3 Answers

  • Justin
    Lv 7
    2 months ago
    Favorite Answer

    Cigars belong ONLY surrounded by good healthy food and preferably wine, coffee, mineral water, or high quality distilled liquors which cleanse the palate between draws or groups of draws during 'sessions.' 

    They should NOT be inhaled except what is called 'back inhalation' (done for deeper tasting purposes), which is when the entire body of smoke is drawn into the mouth then fully expelled, followed by a quick gentle inhalation with whatever remains behind, (trying to get the taste deep into the throat, not the lungs). Even that should be done only rarely since inhaling cigar smoke directly is terrible for the lungs. You will learn how to enjoy 'second hand' plumes, (much less harsh), by staggering your breathing, (tends to come naturally over time).

    They should be viewed as a 'mouth-based' experience, done for enjoying layers of tastes, (also called a 'bouquet' as with wines), and they typically have three distinct 'stages' to them also: an 'opening,' a 'mid-point' and a 'finish.' They tend to each be very different.

    Fine cigars generally take a minimum of one hour and sometimes two to smoke, so people frequently extinguish the cigar gently and store it in an airtight box, (not with the other unsmoked cigars in a humidor or cigar box). Some people even just use a plastic bag after the cigar is fully cooled.

    They should ideally be smoked at the lowest possible temperature to prevent searing and uneven burning, which means gentle puffs and long gentle draws done only patiently, (no constant puffing or hard draws). The ash should be allowed to 'grow' as long as possible to keep the temperature down as well and enhance the flavor, gently tapping it off only when it is already prepared to fall off on its own. It is better to have to relight than to sear the cigar trying to keep it lit.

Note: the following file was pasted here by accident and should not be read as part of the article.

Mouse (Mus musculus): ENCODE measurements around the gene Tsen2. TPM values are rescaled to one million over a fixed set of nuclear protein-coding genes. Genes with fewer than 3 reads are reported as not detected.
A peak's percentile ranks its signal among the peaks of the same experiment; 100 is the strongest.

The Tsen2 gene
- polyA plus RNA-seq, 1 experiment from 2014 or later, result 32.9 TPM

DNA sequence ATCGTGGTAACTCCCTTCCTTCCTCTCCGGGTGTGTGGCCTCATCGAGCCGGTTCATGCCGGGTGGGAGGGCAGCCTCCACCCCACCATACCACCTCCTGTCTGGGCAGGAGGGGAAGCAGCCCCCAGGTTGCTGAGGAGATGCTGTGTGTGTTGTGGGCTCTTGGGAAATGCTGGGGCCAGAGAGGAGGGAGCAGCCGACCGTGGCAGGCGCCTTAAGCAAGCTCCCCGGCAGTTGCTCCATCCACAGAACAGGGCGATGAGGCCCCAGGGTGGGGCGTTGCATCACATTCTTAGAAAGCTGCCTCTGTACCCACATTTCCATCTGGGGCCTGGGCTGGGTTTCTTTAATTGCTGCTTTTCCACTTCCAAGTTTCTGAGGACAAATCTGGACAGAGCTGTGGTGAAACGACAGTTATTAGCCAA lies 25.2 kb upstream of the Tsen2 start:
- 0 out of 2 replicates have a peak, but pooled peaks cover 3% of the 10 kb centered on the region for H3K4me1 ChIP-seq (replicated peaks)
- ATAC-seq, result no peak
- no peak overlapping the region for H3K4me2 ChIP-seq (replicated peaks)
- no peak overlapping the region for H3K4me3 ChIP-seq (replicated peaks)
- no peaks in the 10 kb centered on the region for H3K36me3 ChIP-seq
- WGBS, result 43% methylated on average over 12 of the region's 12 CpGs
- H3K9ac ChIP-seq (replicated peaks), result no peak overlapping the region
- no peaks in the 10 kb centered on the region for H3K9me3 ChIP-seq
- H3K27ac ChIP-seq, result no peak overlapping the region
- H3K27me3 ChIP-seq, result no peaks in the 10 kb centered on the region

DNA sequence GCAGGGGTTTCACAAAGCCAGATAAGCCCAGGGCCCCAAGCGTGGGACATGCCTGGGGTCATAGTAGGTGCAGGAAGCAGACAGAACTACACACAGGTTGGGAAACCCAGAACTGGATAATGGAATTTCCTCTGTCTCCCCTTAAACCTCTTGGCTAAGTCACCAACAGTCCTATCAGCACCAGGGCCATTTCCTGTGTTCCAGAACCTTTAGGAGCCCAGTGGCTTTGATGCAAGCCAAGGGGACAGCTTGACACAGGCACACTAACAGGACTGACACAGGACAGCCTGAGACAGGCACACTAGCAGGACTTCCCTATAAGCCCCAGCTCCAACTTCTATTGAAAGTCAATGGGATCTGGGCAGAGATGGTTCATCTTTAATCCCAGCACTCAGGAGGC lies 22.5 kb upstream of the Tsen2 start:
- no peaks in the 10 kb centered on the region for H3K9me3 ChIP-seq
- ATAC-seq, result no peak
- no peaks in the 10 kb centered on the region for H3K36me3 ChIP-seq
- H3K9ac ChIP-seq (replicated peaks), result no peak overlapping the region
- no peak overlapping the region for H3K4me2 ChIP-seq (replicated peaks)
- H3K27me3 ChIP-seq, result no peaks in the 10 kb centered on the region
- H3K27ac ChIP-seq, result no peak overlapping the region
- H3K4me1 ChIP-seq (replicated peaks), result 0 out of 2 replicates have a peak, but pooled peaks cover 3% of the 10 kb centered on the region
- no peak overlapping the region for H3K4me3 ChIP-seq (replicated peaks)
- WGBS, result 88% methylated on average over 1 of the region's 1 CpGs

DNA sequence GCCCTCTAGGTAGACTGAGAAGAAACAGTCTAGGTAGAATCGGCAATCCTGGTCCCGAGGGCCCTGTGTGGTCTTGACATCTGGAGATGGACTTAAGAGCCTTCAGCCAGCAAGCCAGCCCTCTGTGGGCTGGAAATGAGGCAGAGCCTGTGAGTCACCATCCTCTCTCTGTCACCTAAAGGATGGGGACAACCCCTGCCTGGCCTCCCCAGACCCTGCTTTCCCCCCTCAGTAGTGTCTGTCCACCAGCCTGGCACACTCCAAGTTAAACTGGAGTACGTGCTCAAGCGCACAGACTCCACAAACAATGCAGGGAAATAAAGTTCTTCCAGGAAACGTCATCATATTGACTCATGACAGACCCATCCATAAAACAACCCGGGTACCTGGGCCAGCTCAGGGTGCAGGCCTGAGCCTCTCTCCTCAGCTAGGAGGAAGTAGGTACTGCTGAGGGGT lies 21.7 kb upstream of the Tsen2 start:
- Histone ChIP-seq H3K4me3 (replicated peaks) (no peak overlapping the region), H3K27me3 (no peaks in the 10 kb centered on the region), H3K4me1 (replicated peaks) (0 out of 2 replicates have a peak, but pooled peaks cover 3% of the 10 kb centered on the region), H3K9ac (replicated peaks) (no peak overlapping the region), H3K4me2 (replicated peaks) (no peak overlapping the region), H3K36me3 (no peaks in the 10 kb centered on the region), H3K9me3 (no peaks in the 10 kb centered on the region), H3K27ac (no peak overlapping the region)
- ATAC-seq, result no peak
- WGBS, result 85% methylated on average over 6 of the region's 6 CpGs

When lighting the cigar, you should either remove the 'crown' gently with your teeth, (traditional 'Cuban' method which takes practice), or cut the crown off with a cigar cutter. Punching a hole is also done but I find this restricts much of the flavor and experience. You should avoid placing flame direct onto the cigar itself since this can cause searing and uneven burning. Instead, light the flame and hold the end of the cigar within a half inch or so, using one long gentle inhalation followed by several light puffs to draw the flame into the cigar while spinning it gently around as needed to make certain it is fully lit. Aim for the center of the cigar and work out and around until a nice plume of smoke emerges, then allow it to cool off and ash up a bit before continuing to smoke it. 

    The selection you have there is actually excellent. My suggestion is to start with the smaller cigars with the wider ring gauge first since these are easier to light and handle without searing. Also your 'session' will be shorter, so you can finish the entire thing instead of breaking up the 'stages',' thereby getting the entire intended experience. 

    You are fortunate to have such a fine selection. 


    * As far as health concerns, smoking cigars intelligently minimizes any health risks at all. Many famous men who smoked cigars every day not only lived to ripe old ages but had few health issues, mostly because they were smart enough to surround it with a healthy lifestyle and good company or contemplation, rather than view it as a vice. The few who suffer from it tend to inhale cigars, smoke them habitually rather than for deeper enjoyments or without cleansing the palate, eating healthy food, etc...and fail to appreciate the wonderful arts involved.

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  • audrey
    Lv 7
    2 months ago

    Stinky breath and smelly clothes.

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  • 2 months ago

    Throat problems with lungs for sure.

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